Franklin was introduced yesterday at, naturally, the Franklin Institute and the kids loved him!

By Sarah Berkowitz

The Sixers’ transition from the bad old days when Ed Snider owned the team, which sucked almost as much as the mascot, is now complete.


Team officials met with the kids in groups and started by showing them about 40 designs to get a sense of the cohort’s general tastes. Some of those designs were already in existence — actual mascots, superheroes, and other known characters, McDermott says. Some were original renderings. There were multiple Ben Franklins and other characters that played on Philly’s colonial and Revolutionary history.

The team asked the kids everything: Should the mascot have fur? What color should it be? Should it dunk? Should it be tall? Fat? Short?

The team revised designs and narrowed the field after each round of meetings with local kids. Ben Franklin was out, but dogs were in. The kids liked fluffy things and blue things, and the Sixers zeroed in on the Franklin character. It was among two finalists; McDermott won’t disclose the other, but he says he had guessed the kids would have chosen it over Franklin the dog. They didn’t, and so the Sixers’ on-court representative will be a big, furry, blue dog called Franklin. Ben Franklin himself might not be of much interest to young children, but the Sixers are at least naming the mascot for him.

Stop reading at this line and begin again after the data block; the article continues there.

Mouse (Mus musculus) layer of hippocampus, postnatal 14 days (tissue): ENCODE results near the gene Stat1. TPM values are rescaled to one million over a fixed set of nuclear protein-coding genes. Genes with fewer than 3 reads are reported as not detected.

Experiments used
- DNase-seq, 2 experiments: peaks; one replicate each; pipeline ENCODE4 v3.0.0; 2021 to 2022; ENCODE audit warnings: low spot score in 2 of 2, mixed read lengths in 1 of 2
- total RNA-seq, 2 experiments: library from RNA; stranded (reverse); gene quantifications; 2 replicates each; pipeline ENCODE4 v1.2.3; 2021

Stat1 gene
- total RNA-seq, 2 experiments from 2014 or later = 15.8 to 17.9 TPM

Franklin will not have a last name or some funked-out middle initial. He is not Franklin D. Dogg. He is just Franklin, and we are thankful for that bit of understatement.

He will dribble, and dunk, and do all the crazy stunts fans expect of mascots now, McDermott says. He won’t need a sleek alternate costume for those things; the fluffy one is designed to accommodate full mascot freedom.

And in great news for people who enjoy objectively great things, there will be an inflatable Franklin.

Franklin will be the third mascot in Sixers franchise history, after Hip-Hop and the long-departed Big Shot — a fuzzy blue cousin of the Phanatic. He is part of an effort by the Sixers new-ish owners, who bought the team in 2011, to amp up the in-arena experience. They invested in one of those cool 3-D courts, resurrected one of the all-time campy team theme songs in sports, revamped the dance team, and finally replaced Hip-Hop. A cynic might point out that a franchise in Year 2 of an unprecedented multiyear tanking scheme is exactly the sort of franchise that should distract fans with wizardry, but the magical mascoting world is no place for cynicism.


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